At its best, insurance helps protect against events that could send your finances into a death spiral. Crucial products include insurance against serious car crashes, the loss of or damage to a home, and the loss of income due to death or disability.
Other products? Many offer little value, or they’re filled with exclusions and caveats. Following are some potentially dumb insurance buys:
1. Identity theft insurance
Federal law limits your liability from credit card fraud. So, even if a thief uses your credit card, you’re off the hook if you report the theft promptly. According to the Federal Trade Commission:
Under federal law, the amount you have to pay for unauthorized use of your credit card is limited to $50. If you report the loss to the credit card company before your credit card is used by a thief, you aren’t responsible for any unauthorized charges.
Most card companies go a step further and offer $0 fraud liability.
Report a debit card missing within two business days after you realize it’s gone, and you are liable for no more than $50 in stolen money. Wait longer to report, and you could be responsible for up to $500 — or might even face unlimited liability, the FTC says.
Repairing your credit and damage to your identity can be time-consuming and costly. But the National Association of Insurance Commissioners says identity theft insurance only offers so much protection:
Identity theft insurance cannot protect you from becoming a victim of identity theft and does not cover direct monetary losses incurred as result of identity theft. Rather, this coverage pays for expenses related to reclaiming your financial identity, such as lost wages, attorney fees and documentation reporting.
Alternative: Protect yourself before you’re hit. Monitor your bank and credit accounts regularly. Get three free annual credit reports. If you think your identity has been compromised, place a 90-day fraud alert on your credit file. Finally, weigh the pros and cons of freezing your credit.
2. Travel insurance
Travel insurance can be confusing. There’s protection against canceled trips, interrupted trips, medical expenses and many other risks. Policies vary in quality and in coverage. Some cover many eventualities. Others insure against a single risk, like a medical evacuation.
Travel insurance can be a waste of money when if your policy is riddled with exclusions, or you choose a policy that doesn’t cover the risks you are likely to encounter.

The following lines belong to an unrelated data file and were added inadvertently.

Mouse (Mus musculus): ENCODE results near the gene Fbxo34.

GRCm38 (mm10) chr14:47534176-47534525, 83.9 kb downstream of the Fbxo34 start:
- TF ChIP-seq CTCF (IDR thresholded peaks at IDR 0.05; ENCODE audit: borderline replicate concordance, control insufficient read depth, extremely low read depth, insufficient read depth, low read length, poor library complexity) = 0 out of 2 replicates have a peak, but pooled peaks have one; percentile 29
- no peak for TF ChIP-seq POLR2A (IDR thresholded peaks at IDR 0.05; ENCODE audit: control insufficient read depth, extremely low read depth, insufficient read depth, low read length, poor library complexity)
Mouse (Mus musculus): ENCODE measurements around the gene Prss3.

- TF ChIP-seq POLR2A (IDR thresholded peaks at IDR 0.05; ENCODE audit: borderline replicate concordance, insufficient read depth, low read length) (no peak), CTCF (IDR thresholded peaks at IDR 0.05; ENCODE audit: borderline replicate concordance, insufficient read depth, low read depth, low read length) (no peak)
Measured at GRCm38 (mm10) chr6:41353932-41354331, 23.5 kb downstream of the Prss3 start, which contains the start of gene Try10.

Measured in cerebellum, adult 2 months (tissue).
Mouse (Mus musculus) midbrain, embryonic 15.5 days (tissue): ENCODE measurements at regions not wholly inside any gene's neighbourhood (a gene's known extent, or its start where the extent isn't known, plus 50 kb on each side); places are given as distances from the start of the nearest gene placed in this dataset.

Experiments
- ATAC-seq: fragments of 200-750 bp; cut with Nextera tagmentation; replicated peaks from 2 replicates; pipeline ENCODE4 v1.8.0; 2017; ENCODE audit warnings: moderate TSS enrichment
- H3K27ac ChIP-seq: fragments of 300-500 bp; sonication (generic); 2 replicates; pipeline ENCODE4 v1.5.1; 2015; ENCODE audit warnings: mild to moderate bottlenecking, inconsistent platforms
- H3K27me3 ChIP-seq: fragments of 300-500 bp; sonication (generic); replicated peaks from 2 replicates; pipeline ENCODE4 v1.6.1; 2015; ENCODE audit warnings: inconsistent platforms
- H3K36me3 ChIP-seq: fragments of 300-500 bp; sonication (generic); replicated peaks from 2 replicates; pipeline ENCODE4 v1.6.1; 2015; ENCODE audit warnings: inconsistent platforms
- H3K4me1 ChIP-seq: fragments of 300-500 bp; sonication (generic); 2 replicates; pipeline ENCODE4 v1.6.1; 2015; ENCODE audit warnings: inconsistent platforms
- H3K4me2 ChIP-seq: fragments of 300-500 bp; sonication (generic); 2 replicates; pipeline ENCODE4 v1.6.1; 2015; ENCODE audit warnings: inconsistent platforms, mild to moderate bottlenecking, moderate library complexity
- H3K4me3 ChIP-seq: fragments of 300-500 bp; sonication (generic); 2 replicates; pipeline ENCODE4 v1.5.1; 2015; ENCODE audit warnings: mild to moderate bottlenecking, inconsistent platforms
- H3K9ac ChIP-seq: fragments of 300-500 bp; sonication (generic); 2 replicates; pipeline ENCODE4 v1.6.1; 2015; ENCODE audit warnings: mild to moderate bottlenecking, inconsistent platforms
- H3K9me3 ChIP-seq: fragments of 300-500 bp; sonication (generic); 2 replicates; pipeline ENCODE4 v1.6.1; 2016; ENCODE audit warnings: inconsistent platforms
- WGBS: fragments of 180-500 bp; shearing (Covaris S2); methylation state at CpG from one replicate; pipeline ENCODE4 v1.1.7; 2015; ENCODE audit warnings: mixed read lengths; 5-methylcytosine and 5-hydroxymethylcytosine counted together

However, Money Talks News founder Stacy Johnson notes that there are situations where travel insurance makes sense. To find out more, check out “Ask Stacy: Should I Buy Travel Insurance?”
Alternatives: You may already be covered for some of these situations through your homeowners, life, auto or health insurance. Credit cards also may offer some forms of travel insurance, such as for lost luggage, theft and life coverage.
3. Dental insurance
If you have dental insurance through work, you’re golden. If you have to buy your own policy, however, don’t buy it thinking you’ll collect thousands of dollars’ worth of implants or other complex treatments. Your policy might just pay 50% for oral surgery and restorative care. It may not cover cosmetic dentistry at all.
Alternatives: A discount dental plan can get you discounts ranging from 10% to 60% on all of your dental visits and procedures. Other options for cheaper dental care include charitable clinics and dental schools.
4. Children’s life insurance
Adults buy life insurance coverage for themselves to provide for their families in case they die. Arguments in favor of taking out life insurance on children include locking in insurance for them at a young age in case it becomes impossible or too expensive to insure them later because of illness or playing high-risk sports. Some advocate coverage for possible funeral expenses.
But unless the family depends on the child’s income, there’s no need to insure his or her life.
Alternatives: Save for the child’s education or open an investment account for him or her. If necessary, you could use those funds to pay for death expenses without giving a penny to insurers.